3) All of your clothing is made in America, which is awesome!! While I don’t think made outside the U.S. has to necessarily mean it’s a bad thing, why did you guys choose to stay local?

Locally-made is central to our business model.  Being local means being closer to our garments as they are made, which helps us command the fit and quality.  It also allows us to cut out middle men, trim redundancy, and lower the carbon footprint impact and costs.  Being local enables us to respond and fulfill orders faster, which helps our boutique partners.  Stores are able to hold their budget and analyze sales trends later into the season before purchasing.  Brands that stay local don’t need to speculate their production orders, they can cut-to-order and limit waste.  There are a ton of advantages to manufacturing local, made in China is great if you sell to China.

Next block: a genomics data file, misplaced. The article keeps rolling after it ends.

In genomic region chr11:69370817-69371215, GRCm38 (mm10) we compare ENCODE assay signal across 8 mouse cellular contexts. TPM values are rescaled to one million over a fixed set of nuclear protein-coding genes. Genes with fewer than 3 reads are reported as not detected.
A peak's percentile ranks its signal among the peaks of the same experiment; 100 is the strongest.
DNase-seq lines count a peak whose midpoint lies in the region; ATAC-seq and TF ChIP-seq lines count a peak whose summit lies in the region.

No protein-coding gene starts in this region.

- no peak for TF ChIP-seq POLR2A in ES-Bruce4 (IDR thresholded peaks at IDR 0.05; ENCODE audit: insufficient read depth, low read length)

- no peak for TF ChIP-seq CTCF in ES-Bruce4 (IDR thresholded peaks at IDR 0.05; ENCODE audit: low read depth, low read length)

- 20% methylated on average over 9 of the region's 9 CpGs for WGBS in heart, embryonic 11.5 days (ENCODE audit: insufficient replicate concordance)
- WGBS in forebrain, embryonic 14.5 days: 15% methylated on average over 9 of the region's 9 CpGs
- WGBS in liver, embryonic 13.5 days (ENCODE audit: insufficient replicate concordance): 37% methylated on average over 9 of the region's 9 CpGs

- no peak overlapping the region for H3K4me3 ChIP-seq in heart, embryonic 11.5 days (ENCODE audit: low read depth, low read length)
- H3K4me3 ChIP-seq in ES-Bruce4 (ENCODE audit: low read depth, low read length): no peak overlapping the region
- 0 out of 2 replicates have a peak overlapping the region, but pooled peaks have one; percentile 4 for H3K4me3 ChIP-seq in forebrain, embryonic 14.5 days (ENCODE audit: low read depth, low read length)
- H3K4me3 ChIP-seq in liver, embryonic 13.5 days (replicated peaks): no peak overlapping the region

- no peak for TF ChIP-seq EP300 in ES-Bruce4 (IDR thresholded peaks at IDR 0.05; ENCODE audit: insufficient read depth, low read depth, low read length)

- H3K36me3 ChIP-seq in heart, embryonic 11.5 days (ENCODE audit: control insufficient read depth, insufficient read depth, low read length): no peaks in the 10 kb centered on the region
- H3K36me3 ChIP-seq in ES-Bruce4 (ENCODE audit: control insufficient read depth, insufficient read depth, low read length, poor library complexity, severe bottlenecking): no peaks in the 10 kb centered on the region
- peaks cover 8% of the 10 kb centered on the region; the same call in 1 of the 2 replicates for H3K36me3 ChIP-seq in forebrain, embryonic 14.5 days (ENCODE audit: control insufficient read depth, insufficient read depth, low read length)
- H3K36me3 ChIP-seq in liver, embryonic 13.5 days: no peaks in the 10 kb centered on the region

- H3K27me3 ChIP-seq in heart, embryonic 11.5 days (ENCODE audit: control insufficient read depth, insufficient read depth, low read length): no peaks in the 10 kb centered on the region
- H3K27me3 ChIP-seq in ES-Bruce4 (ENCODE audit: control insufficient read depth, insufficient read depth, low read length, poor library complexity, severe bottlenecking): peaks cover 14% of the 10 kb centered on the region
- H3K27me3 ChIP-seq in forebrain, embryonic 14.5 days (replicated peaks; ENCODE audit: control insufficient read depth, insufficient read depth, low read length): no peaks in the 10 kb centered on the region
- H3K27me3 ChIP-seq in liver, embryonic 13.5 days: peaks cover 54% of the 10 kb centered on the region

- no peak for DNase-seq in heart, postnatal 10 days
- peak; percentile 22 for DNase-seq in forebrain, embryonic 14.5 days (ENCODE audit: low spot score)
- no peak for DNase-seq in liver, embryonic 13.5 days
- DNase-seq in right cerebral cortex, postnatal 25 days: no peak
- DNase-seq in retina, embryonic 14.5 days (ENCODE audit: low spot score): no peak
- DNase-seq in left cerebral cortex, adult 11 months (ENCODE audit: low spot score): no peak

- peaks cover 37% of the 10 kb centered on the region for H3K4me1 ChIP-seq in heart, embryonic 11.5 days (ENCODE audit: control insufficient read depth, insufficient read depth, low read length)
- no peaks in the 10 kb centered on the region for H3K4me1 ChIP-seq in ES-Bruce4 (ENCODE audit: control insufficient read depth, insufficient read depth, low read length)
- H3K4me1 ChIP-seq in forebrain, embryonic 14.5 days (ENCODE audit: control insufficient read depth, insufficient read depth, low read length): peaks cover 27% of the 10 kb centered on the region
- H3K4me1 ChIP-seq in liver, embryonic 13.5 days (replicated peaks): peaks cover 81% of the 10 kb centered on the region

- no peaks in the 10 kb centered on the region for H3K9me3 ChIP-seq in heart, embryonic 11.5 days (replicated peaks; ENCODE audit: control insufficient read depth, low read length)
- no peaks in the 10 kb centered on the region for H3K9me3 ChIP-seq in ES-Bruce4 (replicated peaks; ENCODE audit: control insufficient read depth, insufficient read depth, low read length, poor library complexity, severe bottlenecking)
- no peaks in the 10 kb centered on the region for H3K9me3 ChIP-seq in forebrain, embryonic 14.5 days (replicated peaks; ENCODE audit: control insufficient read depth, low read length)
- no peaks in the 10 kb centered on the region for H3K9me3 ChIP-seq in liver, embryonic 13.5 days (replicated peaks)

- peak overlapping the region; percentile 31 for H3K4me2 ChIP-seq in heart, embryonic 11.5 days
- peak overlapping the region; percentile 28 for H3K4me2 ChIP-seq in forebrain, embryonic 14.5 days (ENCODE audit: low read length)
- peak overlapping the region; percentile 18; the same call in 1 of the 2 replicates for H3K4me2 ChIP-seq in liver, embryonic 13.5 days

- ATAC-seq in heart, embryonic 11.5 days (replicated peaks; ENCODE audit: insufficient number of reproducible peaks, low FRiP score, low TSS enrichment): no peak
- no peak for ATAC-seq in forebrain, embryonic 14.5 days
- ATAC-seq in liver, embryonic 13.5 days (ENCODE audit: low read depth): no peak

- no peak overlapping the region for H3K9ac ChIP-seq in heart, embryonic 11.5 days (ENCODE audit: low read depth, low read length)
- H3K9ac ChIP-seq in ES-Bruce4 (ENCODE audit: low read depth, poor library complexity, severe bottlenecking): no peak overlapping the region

4) Tell me a bit about the factory you use and how you chose it. What’s the best way you guys ensure workers are treated well?

We are the factory.  We operate our own factory to ensure our standards and values are fully executed, especially when it comes to treating our employees well.  We have 80 yards of cutting space and 43 sewing machines, producing 40,000 units per month on average. 

5) What’s something difficult Groceries has been able to overcome in terms of becoming more sustainable?